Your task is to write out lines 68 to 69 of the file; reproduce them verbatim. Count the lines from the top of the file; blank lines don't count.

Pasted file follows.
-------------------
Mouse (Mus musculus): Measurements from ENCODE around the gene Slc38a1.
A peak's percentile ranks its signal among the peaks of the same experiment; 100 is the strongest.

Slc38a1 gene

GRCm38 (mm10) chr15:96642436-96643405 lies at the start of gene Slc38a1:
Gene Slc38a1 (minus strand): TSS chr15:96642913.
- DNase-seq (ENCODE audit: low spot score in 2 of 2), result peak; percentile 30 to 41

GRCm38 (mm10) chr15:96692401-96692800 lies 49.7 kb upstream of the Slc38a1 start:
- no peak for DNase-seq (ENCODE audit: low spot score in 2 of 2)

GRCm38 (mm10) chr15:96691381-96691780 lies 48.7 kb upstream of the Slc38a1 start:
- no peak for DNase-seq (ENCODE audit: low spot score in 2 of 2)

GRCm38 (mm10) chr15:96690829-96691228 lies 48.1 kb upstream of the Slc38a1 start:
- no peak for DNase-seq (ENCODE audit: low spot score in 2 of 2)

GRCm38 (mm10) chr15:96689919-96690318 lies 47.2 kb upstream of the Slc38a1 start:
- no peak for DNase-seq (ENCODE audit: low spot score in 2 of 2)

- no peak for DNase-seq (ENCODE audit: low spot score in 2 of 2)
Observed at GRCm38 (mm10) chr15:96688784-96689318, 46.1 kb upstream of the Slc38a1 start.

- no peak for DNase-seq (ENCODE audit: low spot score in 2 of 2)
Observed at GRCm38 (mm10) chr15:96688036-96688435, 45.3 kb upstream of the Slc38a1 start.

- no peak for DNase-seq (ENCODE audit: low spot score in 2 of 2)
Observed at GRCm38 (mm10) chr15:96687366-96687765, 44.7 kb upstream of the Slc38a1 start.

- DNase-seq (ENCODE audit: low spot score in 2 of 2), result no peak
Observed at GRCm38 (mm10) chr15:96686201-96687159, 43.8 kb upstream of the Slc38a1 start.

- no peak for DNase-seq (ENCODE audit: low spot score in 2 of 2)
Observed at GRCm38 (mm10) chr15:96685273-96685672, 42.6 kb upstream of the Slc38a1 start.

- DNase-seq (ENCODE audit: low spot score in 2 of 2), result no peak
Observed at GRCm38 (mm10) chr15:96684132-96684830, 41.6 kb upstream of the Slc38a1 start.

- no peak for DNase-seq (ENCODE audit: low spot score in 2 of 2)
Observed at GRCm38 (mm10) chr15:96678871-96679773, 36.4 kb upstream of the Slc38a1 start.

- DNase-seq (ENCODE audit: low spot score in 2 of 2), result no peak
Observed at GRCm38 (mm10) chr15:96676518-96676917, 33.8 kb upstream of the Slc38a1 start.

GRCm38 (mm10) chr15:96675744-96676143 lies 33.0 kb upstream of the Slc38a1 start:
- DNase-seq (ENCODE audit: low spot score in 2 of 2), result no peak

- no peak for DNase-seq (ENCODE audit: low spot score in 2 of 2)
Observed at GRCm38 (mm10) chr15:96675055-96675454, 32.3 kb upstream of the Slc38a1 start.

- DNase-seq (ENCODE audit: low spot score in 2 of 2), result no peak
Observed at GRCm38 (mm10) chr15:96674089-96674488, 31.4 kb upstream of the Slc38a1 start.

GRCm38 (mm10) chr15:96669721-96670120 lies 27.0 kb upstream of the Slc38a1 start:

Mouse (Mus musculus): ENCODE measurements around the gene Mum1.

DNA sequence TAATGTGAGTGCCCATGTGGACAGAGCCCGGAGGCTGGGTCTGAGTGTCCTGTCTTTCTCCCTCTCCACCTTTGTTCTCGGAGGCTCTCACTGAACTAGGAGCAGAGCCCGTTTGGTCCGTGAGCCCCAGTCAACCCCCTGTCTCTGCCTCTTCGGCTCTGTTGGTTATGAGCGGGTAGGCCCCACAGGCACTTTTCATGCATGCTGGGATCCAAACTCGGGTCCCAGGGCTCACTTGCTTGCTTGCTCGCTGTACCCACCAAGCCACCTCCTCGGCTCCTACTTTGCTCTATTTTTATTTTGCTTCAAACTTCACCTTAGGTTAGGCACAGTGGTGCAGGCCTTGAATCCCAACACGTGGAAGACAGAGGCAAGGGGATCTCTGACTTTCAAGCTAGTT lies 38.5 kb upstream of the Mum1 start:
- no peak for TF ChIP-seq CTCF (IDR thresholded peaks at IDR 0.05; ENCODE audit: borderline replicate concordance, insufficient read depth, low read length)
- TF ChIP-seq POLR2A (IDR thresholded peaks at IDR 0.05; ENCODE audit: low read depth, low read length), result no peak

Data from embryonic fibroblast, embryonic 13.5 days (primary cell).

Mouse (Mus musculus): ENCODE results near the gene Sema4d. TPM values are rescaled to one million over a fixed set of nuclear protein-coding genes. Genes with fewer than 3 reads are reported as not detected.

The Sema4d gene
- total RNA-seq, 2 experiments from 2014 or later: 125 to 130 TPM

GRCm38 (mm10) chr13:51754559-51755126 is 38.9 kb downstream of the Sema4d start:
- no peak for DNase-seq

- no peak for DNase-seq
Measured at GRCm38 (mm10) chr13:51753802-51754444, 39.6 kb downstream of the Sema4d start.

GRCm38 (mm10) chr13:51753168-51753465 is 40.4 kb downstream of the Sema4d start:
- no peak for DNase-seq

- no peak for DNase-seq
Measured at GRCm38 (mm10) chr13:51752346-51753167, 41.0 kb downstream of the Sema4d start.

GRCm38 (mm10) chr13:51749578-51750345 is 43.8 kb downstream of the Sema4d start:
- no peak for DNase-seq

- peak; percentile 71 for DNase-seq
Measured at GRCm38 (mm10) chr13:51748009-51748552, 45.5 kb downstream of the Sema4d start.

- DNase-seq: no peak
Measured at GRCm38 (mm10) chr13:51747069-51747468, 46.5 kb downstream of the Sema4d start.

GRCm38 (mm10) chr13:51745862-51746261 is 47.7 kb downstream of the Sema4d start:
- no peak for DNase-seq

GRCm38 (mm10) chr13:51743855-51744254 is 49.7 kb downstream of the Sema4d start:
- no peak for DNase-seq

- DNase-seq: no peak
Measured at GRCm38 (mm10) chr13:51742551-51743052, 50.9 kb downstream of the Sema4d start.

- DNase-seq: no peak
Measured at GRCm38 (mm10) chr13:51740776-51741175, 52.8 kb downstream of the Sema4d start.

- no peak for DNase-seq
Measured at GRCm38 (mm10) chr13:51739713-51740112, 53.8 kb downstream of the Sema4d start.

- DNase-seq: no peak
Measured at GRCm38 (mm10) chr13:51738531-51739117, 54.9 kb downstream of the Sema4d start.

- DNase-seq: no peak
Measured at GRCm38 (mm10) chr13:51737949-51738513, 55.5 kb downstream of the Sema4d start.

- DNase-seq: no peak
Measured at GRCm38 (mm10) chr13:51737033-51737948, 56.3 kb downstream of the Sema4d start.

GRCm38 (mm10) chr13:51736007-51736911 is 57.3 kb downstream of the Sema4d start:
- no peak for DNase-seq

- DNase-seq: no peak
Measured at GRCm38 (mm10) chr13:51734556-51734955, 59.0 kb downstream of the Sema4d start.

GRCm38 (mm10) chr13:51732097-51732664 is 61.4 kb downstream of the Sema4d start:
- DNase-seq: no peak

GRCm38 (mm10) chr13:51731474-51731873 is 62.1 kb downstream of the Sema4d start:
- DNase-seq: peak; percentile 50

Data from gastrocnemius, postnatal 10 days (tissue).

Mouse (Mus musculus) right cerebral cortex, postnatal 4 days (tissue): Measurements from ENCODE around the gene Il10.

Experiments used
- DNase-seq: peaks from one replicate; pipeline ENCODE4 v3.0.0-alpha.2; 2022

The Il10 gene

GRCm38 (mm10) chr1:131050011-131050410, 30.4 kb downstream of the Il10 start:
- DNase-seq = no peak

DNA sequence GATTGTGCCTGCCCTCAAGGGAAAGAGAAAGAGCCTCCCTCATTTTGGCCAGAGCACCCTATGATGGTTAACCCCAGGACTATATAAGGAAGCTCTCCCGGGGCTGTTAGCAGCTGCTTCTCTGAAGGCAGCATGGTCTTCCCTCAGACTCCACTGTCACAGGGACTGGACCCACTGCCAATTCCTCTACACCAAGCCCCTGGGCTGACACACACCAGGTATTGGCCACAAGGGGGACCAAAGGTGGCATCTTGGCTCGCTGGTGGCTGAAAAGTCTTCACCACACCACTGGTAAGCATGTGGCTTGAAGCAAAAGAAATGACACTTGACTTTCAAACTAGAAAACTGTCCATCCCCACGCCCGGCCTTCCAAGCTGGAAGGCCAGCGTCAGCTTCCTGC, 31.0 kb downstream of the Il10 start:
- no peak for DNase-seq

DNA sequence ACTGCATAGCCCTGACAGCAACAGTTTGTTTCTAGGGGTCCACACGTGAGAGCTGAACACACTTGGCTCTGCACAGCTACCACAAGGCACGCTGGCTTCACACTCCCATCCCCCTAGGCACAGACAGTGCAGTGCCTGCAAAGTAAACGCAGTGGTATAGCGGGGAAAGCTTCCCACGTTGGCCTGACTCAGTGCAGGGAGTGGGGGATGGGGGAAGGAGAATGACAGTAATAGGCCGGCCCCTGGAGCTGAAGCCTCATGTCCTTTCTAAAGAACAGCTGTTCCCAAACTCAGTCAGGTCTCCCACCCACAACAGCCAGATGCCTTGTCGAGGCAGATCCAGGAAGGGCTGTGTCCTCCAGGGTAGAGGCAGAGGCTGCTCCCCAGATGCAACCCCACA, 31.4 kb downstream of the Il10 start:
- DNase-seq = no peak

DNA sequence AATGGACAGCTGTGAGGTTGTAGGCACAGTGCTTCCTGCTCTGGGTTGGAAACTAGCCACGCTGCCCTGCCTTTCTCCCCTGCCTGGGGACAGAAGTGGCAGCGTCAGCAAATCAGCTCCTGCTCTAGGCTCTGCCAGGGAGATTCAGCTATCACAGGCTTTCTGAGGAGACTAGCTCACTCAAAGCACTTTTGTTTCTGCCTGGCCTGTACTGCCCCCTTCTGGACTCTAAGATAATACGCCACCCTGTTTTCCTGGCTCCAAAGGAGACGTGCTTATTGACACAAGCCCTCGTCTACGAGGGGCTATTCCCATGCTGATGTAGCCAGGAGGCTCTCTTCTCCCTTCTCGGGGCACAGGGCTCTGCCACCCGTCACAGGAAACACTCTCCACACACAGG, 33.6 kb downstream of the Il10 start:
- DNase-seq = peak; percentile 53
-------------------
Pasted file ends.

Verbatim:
- no peak for DNase-seq
Measured at GRCm38 (mm10) chr13:51739713-51740112, 53.8 kb downstream of the Sema4d start.